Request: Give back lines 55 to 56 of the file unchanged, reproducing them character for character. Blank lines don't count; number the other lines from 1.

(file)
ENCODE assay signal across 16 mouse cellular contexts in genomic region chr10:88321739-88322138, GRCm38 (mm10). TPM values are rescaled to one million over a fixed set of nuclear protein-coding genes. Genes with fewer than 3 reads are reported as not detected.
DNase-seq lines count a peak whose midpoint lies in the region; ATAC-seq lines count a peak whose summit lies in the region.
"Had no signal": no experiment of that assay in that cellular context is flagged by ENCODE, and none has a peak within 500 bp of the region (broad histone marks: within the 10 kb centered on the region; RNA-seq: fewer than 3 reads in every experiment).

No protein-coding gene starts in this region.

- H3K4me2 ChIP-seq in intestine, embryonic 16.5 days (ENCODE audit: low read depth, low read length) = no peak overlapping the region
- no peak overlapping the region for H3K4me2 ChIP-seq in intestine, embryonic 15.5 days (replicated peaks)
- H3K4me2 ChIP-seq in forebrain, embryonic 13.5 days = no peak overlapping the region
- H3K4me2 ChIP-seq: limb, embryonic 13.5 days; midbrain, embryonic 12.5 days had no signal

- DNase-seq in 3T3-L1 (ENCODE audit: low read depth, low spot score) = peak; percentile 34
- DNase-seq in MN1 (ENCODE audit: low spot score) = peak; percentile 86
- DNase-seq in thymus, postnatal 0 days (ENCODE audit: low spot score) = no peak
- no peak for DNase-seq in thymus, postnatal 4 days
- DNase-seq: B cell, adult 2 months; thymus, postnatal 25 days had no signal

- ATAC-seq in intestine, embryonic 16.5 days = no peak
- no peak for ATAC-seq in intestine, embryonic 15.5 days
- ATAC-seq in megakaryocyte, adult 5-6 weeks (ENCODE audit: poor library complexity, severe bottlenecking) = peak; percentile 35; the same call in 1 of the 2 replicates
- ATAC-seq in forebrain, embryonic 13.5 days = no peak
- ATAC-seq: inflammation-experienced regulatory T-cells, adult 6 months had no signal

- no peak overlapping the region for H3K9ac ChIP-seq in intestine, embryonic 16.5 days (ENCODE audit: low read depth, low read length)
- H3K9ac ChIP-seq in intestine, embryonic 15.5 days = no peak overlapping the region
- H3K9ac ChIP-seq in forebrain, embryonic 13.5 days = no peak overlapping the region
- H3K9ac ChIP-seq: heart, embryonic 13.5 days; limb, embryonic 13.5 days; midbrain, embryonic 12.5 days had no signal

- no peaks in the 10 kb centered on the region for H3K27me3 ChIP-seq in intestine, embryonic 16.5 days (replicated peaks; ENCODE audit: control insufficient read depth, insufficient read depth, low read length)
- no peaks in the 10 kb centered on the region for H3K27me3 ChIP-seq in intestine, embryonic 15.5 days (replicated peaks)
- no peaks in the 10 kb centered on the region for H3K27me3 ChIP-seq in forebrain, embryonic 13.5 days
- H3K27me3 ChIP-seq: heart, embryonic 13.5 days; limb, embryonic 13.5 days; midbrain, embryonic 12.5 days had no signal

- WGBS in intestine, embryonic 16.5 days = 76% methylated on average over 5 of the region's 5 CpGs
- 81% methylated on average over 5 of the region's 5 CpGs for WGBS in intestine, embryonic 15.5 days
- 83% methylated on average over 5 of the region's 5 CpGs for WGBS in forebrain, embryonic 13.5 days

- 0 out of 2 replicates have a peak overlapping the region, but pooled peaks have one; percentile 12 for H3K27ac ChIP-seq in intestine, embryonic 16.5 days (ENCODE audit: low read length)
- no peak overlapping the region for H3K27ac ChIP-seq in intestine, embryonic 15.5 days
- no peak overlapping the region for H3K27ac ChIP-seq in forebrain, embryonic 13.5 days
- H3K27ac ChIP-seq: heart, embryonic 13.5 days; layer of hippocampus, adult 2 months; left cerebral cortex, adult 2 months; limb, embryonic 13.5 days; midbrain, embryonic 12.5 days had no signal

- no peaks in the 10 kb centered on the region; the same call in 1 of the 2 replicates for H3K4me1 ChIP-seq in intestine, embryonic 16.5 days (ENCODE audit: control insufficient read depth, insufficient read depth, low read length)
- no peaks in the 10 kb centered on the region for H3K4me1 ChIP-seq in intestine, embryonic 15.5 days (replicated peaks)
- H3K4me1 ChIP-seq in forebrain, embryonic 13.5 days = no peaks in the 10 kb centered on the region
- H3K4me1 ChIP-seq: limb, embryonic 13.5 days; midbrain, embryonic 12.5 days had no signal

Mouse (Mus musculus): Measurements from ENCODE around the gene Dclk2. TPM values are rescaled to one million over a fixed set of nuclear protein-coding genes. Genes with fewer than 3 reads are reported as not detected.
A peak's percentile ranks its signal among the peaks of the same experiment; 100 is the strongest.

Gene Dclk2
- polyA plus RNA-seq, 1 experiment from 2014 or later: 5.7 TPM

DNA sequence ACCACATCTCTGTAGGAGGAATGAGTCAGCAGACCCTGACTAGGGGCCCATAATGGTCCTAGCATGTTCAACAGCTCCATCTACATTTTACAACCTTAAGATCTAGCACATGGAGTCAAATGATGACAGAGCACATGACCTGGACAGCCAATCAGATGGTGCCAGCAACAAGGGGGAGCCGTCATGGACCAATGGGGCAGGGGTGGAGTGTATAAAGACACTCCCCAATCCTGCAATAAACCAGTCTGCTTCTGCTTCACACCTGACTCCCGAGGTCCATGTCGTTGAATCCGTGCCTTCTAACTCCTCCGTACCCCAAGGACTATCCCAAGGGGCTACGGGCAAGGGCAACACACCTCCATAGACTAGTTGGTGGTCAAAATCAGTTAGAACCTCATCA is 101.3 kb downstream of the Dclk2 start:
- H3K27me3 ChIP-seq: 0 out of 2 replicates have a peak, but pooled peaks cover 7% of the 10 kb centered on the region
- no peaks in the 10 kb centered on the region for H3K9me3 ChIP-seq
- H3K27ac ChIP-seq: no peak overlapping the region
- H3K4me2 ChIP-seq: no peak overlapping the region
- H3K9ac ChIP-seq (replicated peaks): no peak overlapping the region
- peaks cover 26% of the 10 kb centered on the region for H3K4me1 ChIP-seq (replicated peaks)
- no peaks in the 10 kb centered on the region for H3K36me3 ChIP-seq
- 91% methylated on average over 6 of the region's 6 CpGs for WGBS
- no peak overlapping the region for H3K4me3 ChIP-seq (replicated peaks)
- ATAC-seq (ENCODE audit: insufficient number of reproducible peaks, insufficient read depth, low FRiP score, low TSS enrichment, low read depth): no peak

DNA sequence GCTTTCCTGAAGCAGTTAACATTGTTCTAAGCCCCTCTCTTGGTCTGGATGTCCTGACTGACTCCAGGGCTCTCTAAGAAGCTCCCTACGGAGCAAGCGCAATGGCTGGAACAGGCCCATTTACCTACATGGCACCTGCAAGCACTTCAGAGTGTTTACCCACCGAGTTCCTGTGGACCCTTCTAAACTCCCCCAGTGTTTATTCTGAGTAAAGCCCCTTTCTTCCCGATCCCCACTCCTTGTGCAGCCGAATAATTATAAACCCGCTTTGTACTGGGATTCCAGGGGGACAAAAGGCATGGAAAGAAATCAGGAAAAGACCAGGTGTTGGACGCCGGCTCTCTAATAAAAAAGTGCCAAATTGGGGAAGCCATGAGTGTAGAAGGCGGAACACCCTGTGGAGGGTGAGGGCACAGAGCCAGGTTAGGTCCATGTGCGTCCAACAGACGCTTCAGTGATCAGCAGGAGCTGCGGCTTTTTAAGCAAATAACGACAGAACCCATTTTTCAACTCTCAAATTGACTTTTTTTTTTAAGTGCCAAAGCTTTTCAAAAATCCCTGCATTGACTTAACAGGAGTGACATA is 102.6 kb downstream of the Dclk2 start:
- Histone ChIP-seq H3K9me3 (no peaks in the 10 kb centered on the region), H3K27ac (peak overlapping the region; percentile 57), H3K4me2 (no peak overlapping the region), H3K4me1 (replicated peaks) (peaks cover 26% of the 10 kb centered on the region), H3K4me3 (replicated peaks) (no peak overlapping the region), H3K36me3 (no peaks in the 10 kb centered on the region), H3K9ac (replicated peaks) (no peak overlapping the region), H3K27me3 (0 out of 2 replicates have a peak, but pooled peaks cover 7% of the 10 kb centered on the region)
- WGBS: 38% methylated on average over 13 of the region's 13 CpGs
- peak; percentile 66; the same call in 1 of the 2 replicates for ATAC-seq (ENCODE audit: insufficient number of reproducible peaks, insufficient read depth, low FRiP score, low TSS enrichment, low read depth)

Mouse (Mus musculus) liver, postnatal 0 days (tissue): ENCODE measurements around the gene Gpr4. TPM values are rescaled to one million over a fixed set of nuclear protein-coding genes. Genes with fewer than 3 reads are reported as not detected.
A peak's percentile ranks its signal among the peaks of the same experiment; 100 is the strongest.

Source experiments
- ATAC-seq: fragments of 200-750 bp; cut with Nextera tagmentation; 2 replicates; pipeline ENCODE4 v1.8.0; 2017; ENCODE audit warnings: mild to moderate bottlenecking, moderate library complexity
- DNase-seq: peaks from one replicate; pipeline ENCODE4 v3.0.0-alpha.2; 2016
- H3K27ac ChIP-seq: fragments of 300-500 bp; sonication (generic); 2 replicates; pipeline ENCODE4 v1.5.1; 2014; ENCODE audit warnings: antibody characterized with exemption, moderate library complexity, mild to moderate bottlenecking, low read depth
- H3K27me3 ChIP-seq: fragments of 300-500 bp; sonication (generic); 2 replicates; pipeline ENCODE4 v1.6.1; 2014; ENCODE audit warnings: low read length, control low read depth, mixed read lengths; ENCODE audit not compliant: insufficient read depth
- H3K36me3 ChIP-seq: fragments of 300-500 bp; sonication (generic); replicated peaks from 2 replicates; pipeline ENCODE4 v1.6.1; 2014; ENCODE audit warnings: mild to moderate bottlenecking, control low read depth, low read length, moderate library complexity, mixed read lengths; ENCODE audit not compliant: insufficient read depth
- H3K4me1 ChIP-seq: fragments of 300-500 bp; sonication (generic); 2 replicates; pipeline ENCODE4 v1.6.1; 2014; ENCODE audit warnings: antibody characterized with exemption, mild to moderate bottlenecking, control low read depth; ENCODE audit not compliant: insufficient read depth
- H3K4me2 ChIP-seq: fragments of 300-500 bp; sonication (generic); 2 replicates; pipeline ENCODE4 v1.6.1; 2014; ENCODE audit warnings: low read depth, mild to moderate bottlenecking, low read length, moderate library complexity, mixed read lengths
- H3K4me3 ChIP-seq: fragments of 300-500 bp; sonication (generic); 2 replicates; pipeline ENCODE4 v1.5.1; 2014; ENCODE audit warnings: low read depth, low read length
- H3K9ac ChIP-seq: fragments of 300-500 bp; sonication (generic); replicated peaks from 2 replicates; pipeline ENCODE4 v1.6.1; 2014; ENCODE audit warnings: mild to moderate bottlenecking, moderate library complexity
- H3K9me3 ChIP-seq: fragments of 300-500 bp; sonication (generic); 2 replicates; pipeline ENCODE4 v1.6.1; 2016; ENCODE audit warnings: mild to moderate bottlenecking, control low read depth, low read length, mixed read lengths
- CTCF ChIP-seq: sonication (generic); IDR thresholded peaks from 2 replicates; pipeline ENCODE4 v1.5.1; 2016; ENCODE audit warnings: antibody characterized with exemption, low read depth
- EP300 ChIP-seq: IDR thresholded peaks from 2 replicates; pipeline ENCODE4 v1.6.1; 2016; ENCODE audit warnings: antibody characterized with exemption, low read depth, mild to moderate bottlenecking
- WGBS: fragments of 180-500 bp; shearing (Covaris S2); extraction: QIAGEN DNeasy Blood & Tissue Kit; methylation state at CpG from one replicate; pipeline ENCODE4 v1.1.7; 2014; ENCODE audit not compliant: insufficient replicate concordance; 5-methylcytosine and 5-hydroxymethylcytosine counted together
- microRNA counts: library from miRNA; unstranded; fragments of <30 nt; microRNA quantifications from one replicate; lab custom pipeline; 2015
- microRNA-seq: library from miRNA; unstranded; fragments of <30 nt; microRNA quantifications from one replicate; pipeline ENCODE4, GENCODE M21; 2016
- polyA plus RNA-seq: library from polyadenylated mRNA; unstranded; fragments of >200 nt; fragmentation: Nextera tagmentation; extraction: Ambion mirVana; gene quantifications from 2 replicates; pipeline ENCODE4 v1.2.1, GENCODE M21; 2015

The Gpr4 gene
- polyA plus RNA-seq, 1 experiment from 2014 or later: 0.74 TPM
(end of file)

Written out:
- WGBS: 38% methylated on average over 13 of the region's 13 CpGs
- peak; percentile 66; the same call in 1 of the 2 replicates for ATAC-seq (ENCODE audit: insufficient number of reproducible peaks, insufficient read depth, low FRiP score, low TSS enrichment, low read depth)